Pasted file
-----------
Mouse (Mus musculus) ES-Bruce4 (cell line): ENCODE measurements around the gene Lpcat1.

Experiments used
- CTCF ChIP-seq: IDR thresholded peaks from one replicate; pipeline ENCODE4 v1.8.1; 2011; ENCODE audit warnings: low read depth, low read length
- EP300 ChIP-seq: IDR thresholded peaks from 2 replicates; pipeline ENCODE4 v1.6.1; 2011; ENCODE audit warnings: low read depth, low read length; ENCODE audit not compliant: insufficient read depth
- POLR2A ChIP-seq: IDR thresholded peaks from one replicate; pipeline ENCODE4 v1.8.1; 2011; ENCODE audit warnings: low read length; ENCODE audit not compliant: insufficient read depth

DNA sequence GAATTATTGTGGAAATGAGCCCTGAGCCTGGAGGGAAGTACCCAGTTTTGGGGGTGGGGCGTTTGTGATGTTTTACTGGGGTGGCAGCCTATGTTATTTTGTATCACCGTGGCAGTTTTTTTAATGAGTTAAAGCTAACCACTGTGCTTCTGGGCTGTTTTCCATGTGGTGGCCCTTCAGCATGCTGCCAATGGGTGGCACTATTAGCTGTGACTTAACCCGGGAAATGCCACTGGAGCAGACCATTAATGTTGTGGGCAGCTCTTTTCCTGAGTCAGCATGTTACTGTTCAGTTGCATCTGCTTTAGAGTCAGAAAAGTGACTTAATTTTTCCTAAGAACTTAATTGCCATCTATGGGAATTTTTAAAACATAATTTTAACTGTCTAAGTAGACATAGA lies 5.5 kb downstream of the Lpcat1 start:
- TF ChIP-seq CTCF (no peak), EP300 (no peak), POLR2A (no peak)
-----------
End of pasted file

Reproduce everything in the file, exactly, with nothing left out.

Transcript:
Mouse (Mus musculus) ES-Bruce4 (cell line): ENCODE measurements around the gene Lpcat1.

Experiments used
- CTCF ChIP-seq: IDR thresholded peaks from one replicate; pipeline ENCODE4 v1.8.1; 2011; ENCODE audit warnings: low read depth, low read length
- EP300 ChIP-seq: IDR thresholded peaks from 2 replicates; pipeline ENCODE4 v1.6.1; 2011; ENCODE audit warnings: low read depth, low read length; ENCODE audit not compliant: insufficient read depth
- POLR2A ChIP-seq: IDR thresholded peaks from one replicate; pipeline ENCODE4 v1.8.1; 2011; ENCODE audit warnings: low read length; ENCODE audit not compliant: insufficient read depth

DNA sequence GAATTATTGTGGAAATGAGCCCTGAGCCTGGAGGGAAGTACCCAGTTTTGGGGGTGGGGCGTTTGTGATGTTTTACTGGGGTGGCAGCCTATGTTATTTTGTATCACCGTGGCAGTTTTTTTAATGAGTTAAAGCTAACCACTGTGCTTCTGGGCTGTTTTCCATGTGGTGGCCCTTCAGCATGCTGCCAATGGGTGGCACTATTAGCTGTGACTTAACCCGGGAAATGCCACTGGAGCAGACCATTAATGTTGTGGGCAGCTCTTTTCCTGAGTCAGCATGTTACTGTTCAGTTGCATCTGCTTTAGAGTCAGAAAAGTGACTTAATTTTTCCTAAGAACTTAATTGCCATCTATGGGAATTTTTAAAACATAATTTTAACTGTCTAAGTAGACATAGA lies 5.5 kb downstream of the Lpcat1 start:
- TF ChIP-seq CTCF (no peak), EP300 (no peak), POLR2A (no peak)